• safety regulation compliance.

Again, the key to success in the planning stage is conducting a detailed risk analysis of your business. Gather as much information as possible from each department and employee.

Depending on your company’s size, engage workers in brainstorming sessions and workshops to help you analyze how specific events could alter your company’s landscape. You may also want to designate an “ERM champion” in each department who will develop and administer the program.

Ambitious undertaking
Yes, just as medieval soldiers looked out from their battlements across field and forest to spot incoming dangers, you and your employees must maintain a constant gaze for developing risks.

Our advice is: “Don’t go it alone.” Contact Reggie Novak, CPA, CFE, Ciuni & Panichi, Inc., Senior Manager for help at rnovak@cp-advisors.com or 216.831.7171. He is experienced in risk assessment and management and with his expertise, he can help you and your employees design and implement a program to protect your business.

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Private Companies and Financial Reporting

GAAP vs. Tax-Basis Reporting

GAAP vs. tax-basis reporting: Choosing the right model for your business

Stock Trader Watching Computer Screens With Hands On HeadVirtually every business must file a tax return. Some private companies choose to issue tax-basis financial statements, rather than statements that comply with U.S. Generally Accepted Accounting Principles (GAAP), in order to keep their financial statements in line with their tax return. But the method of reporting has implications beyond the format of the financial statements, impacting specific line items on the financial statements.  Here are the key differences between these two financial reporting options.

GAAP
GAAP is the most common financial reporting standard in the United States. The Securities and Exchange Commission requires public companies to follow it. Many lenders expect private borrowers to follow suit, because GAAP is familiar and consistent.

In a nutshell, GAAP is based on the principle of conservatism, which generally ensures proper matching of revenue and expenses with a reporting period. The principle also aims to prevent businesses from overstating profits and asset values to mislead investors and lenders.

Tax-basis reporting
Compliance with GAAP can also be time-consuming and costly, depending on the level of assurance provided in the financial statements. So some smaller private companies opt to report financial statements using a special reporting framework. The most common type is the tax-basis format.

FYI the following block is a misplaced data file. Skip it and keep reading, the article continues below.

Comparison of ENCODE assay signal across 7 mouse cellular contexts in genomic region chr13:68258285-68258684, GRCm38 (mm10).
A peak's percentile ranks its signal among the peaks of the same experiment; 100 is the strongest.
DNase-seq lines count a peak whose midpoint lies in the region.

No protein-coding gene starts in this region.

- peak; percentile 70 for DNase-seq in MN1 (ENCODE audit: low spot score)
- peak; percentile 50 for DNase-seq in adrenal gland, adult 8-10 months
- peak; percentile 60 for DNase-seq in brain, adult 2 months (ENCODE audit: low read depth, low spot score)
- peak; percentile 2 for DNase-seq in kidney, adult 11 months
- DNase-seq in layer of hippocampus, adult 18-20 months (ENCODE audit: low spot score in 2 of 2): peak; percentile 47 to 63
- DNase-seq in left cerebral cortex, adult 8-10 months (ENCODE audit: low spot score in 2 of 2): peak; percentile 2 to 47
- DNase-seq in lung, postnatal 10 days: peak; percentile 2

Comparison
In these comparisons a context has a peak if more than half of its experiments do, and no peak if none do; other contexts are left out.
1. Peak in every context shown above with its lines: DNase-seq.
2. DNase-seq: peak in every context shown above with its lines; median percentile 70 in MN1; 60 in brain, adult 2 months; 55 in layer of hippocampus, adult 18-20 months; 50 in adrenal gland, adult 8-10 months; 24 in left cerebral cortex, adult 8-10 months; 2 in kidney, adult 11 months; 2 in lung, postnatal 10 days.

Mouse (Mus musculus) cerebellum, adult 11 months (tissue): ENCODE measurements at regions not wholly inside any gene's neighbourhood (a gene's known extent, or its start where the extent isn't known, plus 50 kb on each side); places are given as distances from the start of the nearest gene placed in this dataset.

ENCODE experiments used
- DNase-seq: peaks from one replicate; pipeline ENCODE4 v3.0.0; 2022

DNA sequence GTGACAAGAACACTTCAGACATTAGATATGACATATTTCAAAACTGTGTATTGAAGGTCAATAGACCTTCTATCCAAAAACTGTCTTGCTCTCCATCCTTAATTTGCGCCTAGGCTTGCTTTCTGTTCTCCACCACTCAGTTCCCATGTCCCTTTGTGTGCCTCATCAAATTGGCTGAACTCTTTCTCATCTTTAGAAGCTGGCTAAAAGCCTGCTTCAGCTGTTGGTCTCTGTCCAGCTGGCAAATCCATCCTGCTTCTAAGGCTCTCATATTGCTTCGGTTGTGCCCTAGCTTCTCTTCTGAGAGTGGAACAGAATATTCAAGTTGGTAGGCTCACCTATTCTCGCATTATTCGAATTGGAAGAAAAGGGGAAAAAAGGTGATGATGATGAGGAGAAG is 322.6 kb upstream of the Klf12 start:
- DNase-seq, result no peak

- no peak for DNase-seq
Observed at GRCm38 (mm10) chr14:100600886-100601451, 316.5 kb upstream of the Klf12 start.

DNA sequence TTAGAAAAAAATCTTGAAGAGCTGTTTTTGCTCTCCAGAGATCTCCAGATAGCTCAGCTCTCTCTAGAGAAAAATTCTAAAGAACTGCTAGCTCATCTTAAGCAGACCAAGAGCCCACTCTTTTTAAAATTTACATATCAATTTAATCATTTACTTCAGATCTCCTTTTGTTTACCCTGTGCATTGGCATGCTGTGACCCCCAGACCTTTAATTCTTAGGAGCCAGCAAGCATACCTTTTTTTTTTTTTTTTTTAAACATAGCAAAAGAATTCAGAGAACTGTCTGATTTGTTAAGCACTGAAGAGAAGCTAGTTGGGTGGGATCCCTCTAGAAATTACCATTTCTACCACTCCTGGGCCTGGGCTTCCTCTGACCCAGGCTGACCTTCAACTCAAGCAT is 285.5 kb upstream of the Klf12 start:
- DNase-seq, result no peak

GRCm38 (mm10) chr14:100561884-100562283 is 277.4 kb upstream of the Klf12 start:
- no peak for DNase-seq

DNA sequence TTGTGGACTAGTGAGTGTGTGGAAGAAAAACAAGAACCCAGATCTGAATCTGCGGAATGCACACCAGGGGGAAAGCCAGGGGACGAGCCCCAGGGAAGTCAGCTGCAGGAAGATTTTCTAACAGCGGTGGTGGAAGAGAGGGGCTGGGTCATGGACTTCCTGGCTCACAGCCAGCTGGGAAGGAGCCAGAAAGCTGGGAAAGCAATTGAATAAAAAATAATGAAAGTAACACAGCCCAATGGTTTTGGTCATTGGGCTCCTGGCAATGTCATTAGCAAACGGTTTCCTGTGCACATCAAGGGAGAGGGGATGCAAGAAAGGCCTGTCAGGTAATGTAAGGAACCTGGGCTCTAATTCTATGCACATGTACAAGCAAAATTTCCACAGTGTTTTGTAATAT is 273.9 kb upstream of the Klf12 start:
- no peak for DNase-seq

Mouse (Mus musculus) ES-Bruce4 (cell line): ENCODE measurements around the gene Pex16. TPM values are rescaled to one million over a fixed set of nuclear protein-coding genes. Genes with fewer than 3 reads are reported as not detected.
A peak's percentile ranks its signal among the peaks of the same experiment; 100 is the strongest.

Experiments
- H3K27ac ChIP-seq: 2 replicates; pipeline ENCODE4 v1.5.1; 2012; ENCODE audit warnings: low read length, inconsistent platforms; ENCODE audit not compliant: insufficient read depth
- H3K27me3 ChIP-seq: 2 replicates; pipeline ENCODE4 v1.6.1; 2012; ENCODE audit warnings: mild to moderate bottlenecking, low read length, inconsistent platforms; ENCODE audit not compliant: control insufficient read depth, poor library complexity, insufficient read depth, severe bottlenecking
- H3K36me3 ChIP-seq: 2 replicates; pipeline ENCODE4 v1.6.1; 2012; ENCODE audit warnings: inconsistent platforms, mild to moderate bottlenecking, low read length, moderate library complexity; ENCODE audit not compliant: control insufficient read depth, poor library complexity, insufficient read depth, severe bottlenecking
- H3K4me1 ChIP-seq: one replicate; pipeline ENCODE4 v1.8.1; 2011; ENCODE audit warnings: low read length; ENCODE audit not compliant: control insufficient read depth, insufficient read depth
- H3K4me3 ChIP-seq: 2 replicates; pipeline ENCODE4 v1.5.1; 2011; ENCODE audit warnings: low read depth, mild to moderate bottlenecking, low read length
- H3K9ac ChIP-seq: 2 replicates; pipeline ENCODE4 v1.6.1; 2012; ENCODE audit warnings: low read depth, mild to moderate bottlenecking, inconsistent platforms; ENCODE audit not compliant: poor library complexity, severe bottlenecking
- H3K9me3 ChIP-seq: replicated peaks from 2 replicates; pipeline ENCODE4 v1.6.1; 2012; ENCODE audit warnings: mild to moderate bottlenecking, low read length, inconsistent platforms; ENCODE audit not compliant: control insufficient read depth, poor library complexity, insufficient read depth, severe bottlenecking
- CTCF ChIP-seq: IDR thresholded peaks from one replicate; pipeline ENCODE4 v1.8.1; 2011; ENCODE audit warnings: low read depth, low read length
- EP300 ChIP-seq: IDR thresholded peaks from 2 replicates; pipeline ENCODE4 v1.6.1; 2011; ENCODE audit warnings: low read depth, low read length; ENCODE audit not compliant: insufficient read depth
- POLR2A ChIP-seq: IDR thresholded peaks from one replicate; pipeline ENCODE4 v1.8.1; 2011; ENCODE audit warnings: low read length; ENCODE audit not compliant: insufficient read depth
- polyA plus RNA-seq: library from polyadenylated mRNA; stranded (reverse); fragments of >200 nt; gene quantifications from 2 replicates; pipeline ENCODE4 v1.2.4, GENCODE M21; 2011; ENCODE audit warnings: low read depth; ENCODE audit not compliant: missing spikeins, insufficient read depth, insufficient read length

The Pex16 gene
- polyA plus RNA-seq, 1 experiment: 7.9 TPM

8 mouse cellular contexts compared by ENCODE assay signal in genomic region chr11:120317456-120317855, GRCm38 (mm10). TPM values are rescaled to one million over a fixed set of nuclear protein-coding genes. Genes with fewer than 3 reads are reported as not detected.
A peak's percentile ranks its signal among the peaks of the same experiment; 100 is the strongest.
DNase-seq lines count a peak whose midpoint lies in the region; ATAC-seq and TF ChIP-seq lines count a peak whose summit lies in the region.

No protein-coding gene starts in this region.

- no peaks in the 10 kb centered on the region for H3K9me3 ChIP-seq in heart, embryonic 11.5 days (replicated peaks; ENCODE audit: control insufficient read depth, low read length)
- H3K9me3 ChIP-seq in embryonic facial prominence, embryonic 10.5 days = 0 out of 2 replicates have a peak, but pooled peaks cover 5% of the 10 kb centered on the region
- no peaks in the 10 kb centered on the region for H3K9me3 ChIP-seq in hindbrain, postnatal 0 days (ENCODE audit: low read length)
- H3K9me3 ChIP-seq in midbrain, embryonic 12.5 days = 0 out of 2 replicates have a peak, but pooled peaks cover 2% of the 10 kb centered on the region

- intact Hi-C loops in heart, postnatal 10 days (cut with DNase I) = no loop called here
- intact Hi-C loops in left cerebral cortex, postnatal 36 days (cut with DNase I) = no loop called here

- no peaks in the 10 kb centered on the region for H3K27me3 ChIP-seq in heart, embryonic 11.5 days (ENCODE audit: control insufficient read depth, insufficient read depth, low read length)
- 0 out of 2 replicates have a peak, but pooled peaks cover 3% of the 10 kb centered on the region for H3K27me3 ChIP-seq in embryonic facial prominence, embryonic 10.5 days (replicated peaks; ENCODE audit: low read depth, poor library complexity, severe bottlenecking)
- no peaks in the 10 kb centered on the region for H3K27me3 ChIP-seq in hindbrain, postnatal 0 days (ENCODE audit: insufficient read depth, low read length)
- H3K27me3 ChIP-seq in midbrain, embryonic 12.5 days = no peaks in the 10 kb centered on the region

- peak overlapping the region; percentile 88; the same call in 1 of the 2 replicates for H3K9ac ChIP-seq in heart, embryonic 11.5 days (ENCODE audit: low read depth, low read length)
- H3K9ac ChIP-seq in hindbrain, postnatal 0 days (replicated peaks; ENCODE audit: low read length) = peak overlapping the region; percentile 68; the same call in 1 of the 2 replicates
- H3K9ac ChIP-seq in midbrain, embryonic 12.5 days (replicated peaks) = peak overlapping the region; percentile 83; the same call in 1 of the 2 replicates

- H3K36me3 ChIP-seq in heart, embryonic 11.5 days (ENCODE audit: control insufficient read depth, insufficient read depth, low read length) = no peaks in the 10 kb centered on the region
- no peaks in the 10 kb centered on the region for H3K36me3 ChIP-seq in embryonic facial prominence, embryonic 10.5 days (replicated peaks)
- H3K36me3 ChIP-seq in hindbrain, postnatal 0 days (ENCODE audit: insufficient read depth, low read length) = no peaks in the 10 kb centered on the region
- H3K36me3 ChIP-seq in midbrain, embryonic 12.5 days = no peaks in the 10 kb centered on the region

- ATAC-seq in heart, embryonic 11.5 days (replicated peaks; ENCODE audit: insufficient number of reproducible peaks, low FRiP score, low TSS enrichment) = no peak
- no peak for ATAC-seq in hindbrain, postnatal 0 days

Tax-basis statements employ the same methods and principles that businesses use to file their federal income tax returns. Contrary to GAAP, tax law tends to favor accelerated gross income recognition and won’t allow taxpayers to deduct expenses until the amounts are known and other requirements have been met.

Key differences
When comparing GAAP and tax-basis statements, one difference relates to terminology used on the income statement: Under GAAP, businesses report revenues, expenses and net income. Tax-basis entities report gross income, deductions and taxable income. Their nontaxable items typically appear as separate line items or are disclosed in a footnote.

Capitalization and depreciation of fixed assets is another noteworthy difference. Under GAAP, the cost of a fixed asset (less its salvage value) is capitalized and systematically depreciated over its useful life. Businesses must assess whether useful lives and asset values remain meaningful over time and they may occasionally incur impairment losses if an asset’s market value falls below its book value.

For tax purposes, fixed assets typically are depreciated under the Modified Accelerated Cost Recovery System (MACRS), which generally results in shorter lives than under GAAP. Salvage value isn’t subtracted for tax purposes, but Section 179 expensing and bonus depreciation are subtracted before computing MACRS deductions.

Other reporting differences exist for inventory, pensions, leases, and accounting for changes and errors. In addition, businesses record allowances for bad debts, sales returns, inventory obsolescence and asset impairment under GAAP. But these allowances generally aren’t permitted under tax law; instead, they are deducted when transactions take place or conditions are met that make the amount fixed and determinable. Tax law also limits the deduction of certain expenditures such as penalties, fines, meals and entertainment and accrual expenses not paid within 2-1/2 months of year-end.

Pick a winner
Tax-basis reporting is a shortcut that makes sense for certain types of businesses. But for others, tax-basis financial statements may result in missing or even misleading information. Contact Herzl Ginsburg, CPA, Ciuni & Panichi, Inc. Audit and Accounting Services Department senior manager, at hginsburg@cp-advisors.com or 216.831.7171 to discuss which reporting model will work best for your business.

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Avoid ERISA Litigation